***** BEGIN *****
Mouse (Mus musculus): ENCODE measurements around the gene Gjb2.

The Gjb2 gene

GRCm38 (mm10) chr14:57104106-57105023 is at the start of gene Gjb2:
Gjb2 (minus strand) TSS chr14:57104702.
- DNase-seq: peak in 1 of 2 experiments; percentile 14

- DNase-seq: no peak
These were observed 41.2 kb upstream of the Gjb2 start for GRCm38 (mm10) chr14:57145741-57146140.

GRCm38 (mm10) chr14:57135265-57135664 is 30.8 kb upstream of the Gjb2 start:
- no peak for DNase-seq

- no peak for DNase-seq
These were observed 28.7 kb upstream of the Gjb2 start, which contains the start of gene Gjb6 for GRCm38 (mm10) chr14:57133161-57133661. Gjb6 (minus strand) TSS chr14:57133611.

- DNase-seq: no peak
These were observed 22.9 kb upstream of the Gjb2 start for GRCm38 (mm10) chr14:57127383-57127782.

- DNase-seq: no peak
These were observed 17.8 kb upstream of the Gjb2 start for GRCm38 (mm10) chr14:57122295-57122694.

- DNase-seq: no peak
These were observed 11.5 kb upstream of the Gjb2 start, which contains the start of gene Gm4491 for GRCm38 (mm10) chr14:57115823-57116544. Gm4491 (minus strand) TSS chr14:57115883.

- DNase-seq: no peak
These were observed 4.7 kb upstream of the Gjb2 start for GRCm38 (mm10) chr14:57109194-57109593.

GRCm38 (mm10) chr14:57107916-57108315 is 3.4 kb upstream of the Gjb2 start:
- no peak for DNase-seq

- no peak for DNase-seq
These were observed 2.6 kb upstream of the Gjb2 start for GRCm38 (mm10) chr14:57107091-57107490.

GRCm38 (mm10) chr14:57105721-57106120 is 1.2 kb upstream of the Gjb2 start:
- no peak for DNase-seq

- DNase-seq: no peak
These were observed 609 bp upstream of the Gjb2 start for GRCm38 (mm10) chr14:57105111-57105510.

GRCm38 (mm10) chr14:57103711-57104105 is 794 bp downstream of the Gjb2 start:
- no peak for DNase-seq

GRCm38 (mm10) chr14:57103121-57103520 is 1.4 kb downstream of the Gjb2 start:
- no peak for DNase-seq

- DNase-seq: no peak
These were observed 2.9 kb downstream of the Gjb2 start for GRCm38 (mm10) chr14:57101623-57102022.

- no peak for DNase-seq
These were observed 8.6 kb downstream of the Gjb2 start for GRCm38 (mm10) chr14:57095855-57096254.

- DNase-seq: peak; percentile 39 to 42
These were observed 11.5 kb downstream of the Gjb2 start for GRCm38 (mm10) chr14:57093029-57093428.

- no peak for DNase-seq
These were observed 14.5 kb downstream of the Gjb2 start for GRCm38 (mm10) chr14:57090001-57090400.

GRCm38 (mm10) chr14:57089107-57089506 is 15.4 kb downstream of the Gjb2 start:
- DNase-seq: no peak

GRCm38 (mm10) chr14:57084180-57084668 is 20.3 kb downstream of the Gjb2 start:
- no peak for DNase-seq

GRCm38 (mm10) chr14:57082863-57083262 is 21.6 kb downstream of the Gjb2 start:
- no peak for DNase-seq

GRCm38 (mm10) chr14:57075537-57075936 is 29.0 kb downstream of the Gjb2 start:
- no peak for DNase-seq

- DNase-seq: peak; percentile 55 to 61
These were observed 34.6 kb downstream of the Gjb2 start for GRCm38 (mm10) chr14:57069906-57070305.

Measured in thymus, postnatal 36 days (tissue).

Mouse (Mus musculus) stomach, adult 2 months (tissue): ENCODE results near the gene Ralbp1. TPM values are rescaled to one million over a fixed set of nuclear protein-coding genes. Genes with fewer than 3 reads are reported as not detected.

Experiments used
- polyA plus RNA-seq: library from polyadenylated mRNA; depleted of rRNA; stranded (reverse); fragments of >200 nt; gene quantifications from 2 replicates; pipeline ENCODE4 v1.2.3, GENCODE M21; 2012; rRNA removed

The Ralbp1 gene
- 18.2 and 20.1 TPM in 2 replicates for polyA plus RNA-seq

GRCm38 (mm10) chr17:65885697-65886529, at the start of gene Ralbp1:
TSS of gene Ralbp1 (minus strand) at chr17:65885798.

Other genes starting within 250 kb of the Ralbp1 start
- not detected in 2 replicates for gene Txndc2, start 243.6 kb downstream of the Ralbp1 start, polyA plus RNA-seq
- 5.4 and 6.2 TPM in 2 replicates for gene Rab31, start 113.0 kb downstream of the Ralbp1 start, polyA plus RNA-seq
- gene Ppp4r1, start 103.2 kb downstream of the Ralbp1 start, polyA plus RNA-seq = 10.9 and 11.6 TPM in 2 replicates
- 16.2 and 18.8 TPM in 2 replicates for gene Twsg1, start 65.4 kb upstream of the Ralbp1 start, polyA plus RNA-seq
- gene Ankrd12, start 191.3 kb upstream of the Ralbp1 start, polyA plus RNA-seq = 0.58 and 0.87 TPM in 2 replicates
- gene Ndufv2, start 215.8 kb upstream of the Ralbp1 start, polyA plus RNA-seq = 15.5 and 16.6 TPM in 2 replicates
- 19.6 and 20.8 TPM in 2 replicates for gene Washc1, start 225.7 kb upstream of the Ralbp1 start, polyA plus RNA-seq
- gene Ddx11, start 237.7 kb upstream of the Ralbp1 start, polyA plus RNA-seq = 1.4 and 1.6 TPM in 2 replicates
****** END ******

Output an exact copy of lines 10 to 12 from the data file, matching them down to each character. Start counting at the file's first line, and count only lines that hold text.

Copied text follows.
- no peak for DNase-seq
These were observed 28.7 kb upstream of the Gjb2 start, which contains the start of gene Gjb6 for GRCm38 (mm10) chr14:57133161-57133661. Gjb6 (minus strand) TSS chr14:57133611.

- DNase-seq: no peak